Based on the most currently available evidence, the authors of a paper published in the Journal of Clinical Oncology developed a risk score to guide selection of adjuvant endocrine therapy for premenopausal women with hormone receptor (HR)-positive, HER2-negative, early-stage breast cancer.1

The majority of premenopausal women with early-stage breast cancer are found to have HR-positive disease, and are therefore candidates for endocrine therapy. Nevertheless, the presence of intact ovarian function, and the potential impact of endocrine therapy on fertility and quality of life, can complicate selection of endocrine therapy in this population of patients. In addition, younger women with the disease are more likely than their older counterparts to have a more aggressive tumor subtype. 

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Over the last several years, results from the Suppression of Ovarian Function Trial (SOFT; premenopausal women with HR-positive, early-stage breast cancer were randomly assigned to receive tamoxifen, tamoxifen plus ovarian suppression, or exemestane plus ovarian suppression for 5 years), and the Tamoxifen and Exemestane Trial (TEXT; this population of patients were randomized to treatment with tamoxifen plus ovarian suppression or exemestane plus ovarian suppression) have provided important insights to guide and improve endocrine therapy treatment selection in premenopausal women with early-stage breast cancer.2,3

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This study involved a secondary analysis of the SOFT and TEXT studies in which data related to patient age, tumor size, nodal status, disease grade, and levels of tumor expression of estrogen receptor, progesterone receptor, and Ki-67 for 4891 patients with HR-positive/HER2-negative disease were combined into a “continuous composite measure of recurrence risk,” allowing for assignment of a risk score — called the Regan risk score — for individual patients based on these factors.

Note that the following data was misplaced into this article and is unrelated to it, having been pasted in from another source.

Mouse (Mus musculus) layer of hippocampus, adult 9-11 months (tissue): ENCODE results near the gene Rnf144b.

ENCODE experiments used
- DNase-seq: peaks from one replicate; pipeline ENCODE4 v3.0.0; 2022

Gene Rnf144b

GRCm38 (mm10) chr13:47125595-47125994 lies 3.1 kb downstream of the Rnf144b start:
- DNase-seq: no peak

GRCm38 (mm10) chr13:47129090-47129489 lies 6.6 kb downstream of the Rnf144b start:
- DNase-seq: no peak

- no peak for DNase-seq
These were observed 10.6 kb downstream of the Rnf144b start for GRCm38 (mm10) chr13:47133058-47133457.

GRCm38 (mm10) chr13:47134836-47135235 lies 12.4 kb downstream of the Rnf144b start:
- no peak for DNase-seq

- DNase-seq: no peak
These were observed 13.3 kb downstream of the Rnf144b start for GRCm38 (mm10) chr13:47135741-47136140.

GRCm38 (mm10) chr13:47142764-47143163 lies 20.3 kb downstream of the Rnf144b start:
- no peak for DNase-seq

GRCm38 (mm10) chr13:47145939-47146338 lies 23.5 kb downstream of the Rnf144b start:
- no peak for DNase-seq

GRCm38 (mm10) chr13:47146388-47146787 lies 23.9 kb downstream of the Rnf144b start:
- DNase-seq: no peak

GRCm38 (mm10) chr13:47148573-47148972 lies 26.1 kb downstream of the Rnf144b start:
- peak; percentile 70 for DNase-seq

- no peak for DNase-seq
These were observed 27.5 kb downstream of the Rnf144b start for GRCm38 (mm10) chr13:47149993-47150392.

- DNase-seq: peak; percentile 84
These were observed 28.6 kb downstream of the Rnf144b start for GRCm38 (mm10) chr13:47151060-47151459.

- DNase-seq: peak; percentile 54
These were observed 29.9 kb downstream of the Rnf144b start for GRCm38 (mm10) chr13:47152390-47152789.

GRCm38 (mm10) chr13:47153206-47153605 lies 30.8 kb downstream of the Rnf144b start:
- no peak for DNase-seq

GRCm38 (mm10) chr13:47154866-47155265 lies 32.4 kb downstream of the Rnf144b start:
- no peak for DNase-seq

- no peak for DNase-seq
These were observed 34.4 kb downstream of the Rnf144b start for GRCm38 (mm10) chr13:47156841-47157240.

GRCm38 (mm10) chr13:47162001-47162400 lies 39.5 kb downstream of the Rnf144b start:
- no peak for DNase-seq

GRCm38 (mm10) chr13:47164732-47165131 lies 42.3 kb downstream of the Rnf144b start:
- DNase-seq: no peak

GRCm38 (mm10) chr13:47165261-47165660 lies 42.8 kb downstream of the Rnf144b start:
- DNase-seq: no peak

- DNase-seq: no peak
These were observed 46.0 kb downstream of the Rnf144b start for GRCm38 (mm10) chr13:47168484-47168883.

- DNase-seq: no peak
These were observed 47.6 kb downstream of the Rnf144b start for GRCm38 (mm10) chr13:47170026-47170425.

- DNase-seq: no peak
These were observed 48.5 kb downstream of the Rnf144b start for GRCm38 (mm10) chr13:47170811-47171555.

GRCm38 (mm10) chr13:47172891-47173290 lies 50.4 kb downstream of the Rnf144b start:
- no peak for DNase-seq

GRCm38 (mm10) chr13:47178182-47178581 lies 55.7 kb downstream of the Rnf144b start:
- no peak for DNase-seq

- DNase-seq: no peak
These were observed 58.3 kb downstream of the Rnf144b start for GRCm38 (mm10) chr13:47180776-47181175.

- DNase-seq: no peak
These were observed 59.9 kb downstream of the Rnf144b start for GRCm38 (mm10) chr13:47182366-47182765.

A key finding of this study was that while tamoxifen alone was deemed appropriate for women with a low-risk score, those at high risk of disease recurrence according to the Regan risk score appeared to have a 10% to 15% absolute improvement in 8-year freedom from distant recurrence if they received exemestane plus ovarian suppression as compared with tamoxifen plus ovarian suppression or tamoxifen alone.

The study authors noted that “an online tool is in development to assist clinicians with using SOFT/TEXT in their daily practice risk/benefit calculations in premenopausal women with HR-positive/HER2-negative breast cancer.”


  1. Pagani O, Francis PA, Fleming GF, et al. Absolute improvements in freedom from distant recurrence to tailor adjuvant endocrine therapies for premenopausal women: Results from TEXT and SOFT [published online October 16, 2019]. J Clin Oncol. doi: 10.1200/JCO.18.01967.
  2. Pagani O, Regan MM, Walley BA, et al; for the TEXT and SOFT Investigators and the International Breast Cancer Study Group. Adjuvant exemestane with ovarian suppression in premenopausal breast cancer. N Engl J Med. 2014;371(2):107-118.
  3. Francis PA, Regan MM, Fleming GF, et al; for the SOFT Investigators and the International Breast Cancer Study Group. Adjuvant ovarian suppression in premenopausal breast cancer. N Engl J Med. 2015;372(5):436-446.